Guide to Patagonia's Monsters & Mysterious beings

I have written a book on this intriguing subject which has just been published.
In this blog I will post excerpts and other interesting texts on this fascinating subject.

Austin Whittall

Sunday, July 19, 2015

On our sense of smell, Neandertals, Denisovans and the peopling of America...

A reader of my blog, NeilB, (thanks Neil) has asked me about my take on a recent paper by Kara C. Hoover et al. [1] which links humans, Neandertals and Denisovans in their ability to smell a certain odor.

I had seen the paper but was (and still am) unable to access its facts as it is locked behind a paywall, so at that time I decided to let it rest for a while. A month has passed and not much has changed, but I have spent some time doing research on the subject, so today's post will address this paper and "my take on it".

Global Survey of Variation in a Human Olfactory Receptor Gene Reveals Signatures of Non-Neutral Evolution

There is a substance named Androstenone which is a steroid it is quite peculiar because it was the first mammalian pheromone to be discovered.

Phermomones are chemical substances that are secreted by different kinds of animals and plants, from unicellular microbes to insects to birds. These chemicals trigger different responses, and the sexual one is probably the best known.

It is found in the sweat and other excretions (i.e. urine, saliva) of animals and is an element that trigges sexual arousal or interest. Among those animals with androstenone, are male pigs.

Some people can smell it, some find the smell nasty, others agreeable and some, can not even smell it at all ("Those who cannot mell androstenone are roughly ctual androstenone non-detection in young healthy adults is between 1.8 and 5.96%" [8]).

The interesting question is why do we humans even smell a pig pheromone? or, why do some find it horrible while others dont't detect it or find it neutral? The paper by Hoover, Gokcumen, Queshy, Bruguera, Savangsuksa, Cobb and Matsumani [1] was published online on June 13, 2015 and its title is: "Global Survey of Variation in a Human Olfactory Receptor Gene Reveals Signatures of Non-Neutral Evolution" addresses this issue. The abstract is great and (as any good abstract, summarizes the paper clearly):

Allelic variation at 4 loci in the human olfactory receptor gene OR7D4 is associated with perceptual variation in the sex steroid-derived odorants, androstenone, and androstadienone. Androstadienone has been linked with chemosensory identification whereas androstenone makes pork from uncastrated pigs distasteful (“boar taint”).
In a sample of 2224 individuals from 43 populations, we identified 45 OR7D4 single nucleotide polymorphisms. Coalescent modeling of frequency-site-spectrum-based statistics identified significant deviation from neutrality in human OR7D4; individual populations with statistically significant deviations from neutrality include Gujarati, Beijing Han, Great Britain, Iberia, and Puerto Rico.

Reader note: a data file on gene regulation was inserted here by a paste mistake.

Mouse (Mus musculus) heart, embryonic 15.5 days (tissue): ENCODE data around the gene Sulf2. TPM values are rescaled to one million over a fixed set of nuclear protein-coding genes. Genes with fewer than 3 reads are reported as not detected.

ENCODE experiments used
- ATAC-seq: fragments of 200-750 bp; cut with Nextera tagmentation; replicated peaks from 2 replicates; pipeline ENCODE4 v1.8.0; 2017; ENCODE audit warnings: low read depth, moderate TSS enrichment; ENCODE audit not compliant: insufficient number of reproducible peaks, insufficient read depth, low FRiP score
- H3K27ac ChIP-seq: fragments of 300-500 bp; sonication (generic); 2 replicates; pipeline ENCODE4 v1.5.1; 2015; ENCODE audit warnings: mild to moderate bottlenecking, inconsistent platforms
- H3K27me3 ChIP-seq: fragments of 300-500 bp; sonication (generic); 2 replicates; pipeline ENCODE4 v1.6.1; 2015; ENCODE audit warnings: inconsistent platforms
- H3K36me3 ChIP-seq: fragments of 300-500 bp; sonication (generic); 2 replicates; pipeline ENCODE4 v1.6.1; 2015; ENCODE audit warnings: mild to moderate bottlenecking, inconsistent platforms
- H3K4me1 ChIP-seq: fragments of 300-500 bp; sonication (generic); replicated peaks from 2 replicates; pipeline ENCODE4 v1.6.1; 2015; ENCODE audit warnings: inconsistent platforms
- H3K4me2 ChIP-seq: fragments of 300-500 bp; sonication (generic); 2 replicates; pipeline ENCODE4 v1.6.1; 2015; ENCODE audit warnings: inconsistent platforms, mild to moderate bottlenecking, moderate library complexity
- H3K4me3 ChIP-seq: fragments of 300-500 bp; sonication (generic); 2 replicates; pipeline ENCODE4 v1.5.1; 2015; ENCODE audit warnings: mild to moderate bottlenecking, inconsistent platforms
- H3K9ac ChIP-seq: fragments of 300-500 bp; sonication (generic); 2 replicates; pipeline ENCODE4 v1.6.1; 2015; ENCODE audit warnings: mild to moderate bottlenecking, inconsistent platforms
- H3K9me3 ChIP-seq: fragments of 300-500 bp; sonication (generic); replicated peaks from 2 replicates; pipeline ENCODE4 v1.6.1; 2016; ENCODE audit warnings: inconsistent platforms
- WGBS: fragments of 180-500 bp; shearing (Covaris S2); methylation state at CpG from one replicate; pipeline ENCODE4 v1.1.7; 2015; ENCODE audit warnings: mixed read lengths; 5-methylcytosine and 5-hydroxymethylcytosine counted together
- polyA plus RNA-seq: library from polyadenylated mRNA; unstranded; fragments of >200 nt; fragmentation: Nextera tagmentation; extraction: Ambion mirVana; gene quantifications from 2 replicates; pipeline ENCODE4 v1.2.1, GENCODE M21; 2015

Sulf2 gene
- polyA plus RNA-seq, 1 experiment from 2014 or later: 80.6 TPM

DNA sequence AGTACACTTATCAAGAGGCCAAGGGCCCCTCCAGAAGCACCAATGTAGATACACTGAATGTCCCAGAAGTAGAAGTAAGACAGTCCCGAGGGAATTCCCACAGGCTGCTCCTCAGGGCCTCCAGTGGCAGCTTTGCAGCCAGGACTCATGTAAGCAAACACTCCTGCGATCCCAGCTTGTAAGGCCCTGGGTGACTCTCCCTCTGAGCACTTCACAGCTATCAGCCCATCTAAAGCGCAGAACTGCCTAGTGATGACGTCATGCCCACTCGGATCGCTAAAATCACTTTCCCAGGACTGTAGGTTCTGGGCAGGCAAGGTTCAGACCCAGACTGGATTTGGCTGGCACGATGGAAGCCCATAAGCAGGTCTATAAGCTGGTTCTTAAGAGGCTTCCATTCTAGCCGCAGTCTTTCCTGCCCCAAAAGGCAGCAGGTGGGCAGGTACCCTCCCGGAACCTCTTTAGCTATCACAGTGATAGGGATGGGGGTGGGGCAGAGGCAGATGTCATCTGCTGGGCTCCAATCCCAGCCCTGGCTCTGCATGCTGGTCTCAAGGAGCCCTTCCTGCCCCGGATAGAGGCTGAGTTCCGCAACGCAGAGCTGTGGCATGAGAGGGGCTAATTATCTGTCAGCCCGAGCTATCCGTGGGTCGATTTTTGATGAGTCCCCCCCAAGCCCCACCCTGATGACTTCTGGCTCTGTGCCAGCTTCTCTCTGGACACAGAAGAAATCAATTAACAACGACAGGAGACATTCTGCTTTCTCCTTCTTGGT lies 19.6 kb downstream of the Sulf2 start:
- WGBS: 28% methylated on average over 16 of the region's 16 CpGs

Analysis of molecular variation values indicated statistically significant population differentiation driven mainly by the 4 alleles associated with androstenone perception variation; however, fixation values were low suggesting that genetic structure may not have played a strong role in creating these group divisions.
We also studied OR7D4 in the genomes of extinct members of the human lineage: Altai Neandertal and Denisovan. No variants were identified in Altai but 2 were in Denisova, neither of which is shared with modern humans. A functional test of modern human and a synthesized mutant Denisova OR7D4 indicated no statistically significant difference in responses to androstenone between the 2 species. Our results suggest non-neutral evolution for an olfactory receptor gene.

Broadly what Hoover and team are postulating is that they studied the sequence of DNA that codes for OR7D4 in a sample of 2,200 persons spanning 43 populations from different parts of the world and found that this olfactory receptor gene is selected positively by evolutionary forces. Some populations have one mutation, others another and this is what influences how each population reacts to the smell of those steroids.

The pig link apparently comes from its domestication, which took place in Asia, so those who domesticated and ate pigs would have to find them appetizing, and a nice smell is a key factor in making something appealing at the table. So Asians should have the gene variant that diminishes the sensitivity to this pig steroid. While Africans (if Africa is our homeland) should have an "original" allele which finds the smell repulsive.

But since the study found that Neanderthals (who have our OR7D4 variant) and Denisovans (who had another but allowed them to smell the same as we do) both could detect the odor of androstenone, and they did not domesticate pigs, I believe that this steroid is more linked to us and our pheromones than to those of pigs. Probably pigs have the same kind of steroid that we have so we smell theirs like we can smell ours.

But Hoover (at the University of Arkansas Faibanks website) belives that the link is with the pigs as food... Below I quote her:

"The Evolution of Olfactory Receptors
Kara C. Hoover
What microevolutionary factors shaped the distribution and diversity in olfactory receptor genes in modern humans? My long-term research is to reconstruct temporal and spatial patterns of variation using genetic data from modern humans. I am particularly interested in the interplay between microevolutionary forces and diet and behavior in shaping the distribution and diversity of olfactory receptor genes during the peopling of new landscapes as humans migrated out of Africa to Eurasia. A forthcoming paper is focused on signatures of selection in OR7D4, an olfactory receptor for sex pheromone detection that is also linked to human pig meat preference. The rich archaeological and genomic record of pig domestication in Asia provides the contextual frame in which I can exploit the promise of the genomics revolution through generation of an integrative anthropological dataset. My analysis of sequence data from modern humans, Altai Neandertal, and Denisova indicates that Eurasians are more likely to have a mutated copy of the gene reducing phenotypic sensitivity to androstenone and increasing preference for pig meat....